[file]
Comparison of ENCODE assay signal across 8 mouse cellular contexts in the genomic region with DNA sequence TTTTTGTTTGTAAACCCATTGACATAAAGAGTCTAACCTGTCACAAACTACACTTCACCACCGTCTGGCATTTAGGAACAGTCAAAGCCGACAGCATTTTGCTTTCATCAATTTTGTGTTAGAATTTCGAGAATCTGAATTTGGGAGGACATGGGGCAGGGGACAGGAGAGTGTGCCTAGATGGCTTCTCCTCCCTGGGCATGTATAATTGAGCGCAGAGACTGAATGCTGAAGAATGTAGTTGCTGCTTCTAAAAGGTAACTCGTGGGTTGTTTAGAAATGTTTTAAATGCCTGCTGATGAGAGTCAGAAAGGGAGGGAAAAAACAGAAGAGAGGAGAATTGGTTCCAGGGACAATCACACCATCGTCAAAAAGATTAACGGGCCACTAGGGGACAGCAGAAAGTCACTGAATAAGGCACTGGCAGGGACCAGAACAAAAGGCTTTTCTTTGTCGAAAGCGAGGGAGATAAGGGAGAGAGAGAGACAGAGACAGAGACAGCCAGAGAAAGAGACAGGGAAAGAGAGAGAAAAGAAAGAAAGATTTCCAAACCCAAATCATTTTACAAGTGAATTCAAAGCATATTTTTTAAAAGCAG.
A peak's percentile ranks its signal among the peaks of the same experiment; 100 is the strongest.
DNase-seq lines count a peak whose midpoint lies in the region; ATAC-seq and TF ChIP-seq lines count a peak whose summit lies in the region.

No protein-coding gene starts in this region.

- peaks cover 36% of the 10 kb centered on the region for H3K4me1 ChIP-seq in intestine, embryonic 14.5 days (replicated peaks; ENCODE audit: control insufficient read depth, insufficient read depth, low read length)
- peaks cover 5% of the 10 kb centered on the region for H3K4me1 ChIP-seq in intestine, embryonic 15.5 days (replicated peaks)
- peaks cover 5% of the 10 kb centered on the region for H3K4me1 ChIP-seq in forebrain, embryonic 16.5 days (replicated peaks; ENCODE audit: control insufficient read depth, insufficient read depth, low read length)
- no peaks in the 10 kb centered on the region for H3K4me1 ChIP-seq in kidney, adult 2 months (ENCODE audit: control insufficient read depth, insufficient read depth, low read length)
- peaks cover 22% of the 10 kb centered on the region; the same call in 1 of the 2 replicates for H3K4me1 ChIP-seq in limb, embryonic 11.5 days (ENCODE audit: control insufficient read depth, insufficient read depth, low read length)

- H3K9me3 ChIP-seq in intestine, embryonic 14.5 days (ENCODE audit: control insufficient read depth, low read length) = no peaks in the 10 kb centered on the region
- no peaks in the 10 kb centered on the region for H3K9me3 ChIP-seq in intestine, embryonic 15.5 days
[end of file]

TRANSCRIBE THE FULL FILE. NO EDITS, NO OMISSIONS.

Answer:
Comparison of ENCODE assay signal across 8 mouse cellular contexts in the genomic region with DNA sequence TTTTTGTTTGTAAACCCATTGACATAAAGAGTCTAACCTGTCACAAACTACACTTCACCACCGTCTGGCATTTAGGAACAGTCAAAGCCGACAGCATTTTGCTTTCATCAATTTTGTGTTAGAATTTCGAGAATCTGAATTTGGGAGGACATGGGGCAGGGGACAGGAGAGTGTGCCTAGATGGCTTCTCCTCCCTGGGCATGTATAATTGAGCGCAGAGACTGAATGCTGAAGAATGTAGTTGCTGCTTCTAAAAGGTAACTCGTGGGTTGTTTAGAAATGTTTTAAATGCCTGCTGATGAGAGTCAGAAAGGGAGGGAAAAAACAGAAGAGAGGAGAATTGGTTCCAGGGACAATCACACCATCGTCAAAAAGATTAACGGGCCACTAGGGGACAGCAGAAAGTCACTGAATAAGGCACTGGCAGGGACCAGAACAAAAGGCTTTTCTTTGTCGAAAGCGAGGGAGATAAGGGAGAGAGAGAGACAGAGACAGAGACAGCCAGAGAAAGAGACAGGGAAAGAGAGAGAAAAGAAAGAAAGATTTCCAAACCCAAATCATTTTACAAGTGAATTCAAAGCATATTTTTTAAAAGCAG.
A peak's percentile ranks its signal among the peaks of the same experiment; 100 is the strongest.
DNase-seq lines count a peak whose midpoint lies in the region; ATAC-seq and TF ChIP-seq lines count a peak whose summit lies in the region.

No protein-coding gene starts in this region.

- peaks cover 36% of the 10 kb centered on the region for H3K4me1 ChIP-seq in intestine, embryonic 14.5 days (replicated peaks; ENCODE audit: control insufficient read depth, insufficient read depth, low read length)
- peaks cover 5% of the 10 kb centered on the region for H3K4me1 ChIP-seq in intestine, embryonic 15.5 days (replicated peaks)
- peaks cover 5% of the 10 kb centered on the region for H3K4me1 ChIP-seq in forebrain, embryonic 16.5 days (replicated peaks; ENCODE audit: control insufficient read depth, insufficient read depth, low read length)
- no peaks in the 10 kb centered on the region for H3K4me1 ChIP-seq in kidney, adult 2 months (ENCODE audit: control insufficient read depth, insufficient read depth, low read length)
- peaks cover 22% of the 10 kb centered on the region; the same call in 1 of the 2 replicates for H3K4me1 ChIP-seq in limb, embryonic 11.5 days (ENCODE audit: control insufficient read depth, insufficient read depth, low read length)

- H3K9me3 ChIP-seq in intestine, embryonic 14.5 days (ENCODE audit: control insufficient read depth, low read length) = no peaks in the 10 kb centered on the region
- no peaks in the 10 kb centered on the region for H3K9me3 ChIP-seq in intestine, embryonic 15.5 days